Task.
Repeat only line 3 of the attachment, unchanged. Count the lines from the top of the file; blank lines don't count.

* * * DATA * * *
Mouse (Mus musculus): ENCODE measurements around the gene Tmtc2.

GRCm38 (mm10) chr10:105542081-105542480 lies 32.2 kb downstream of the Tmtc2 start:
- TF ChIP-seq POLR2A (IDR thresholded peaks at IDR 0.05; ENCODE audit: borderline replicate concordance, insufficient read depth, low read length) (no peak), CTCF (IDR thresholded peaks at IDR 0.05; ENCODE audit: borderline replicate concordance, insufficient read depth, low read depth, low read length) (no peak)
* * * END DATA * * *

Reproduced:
- TF ChIP-seq POLR2A (IDR thresholded peaks at IDR 0.05; ENCODE audit: borderline replicate concordance, insufficient read depth, low read length) (no peak), CTCF (IDR thresholded peaks at IDR 0.05; ENCODE audit: borderline replicate concordance, insufficient read depth, low read depth, low read length) (no peak)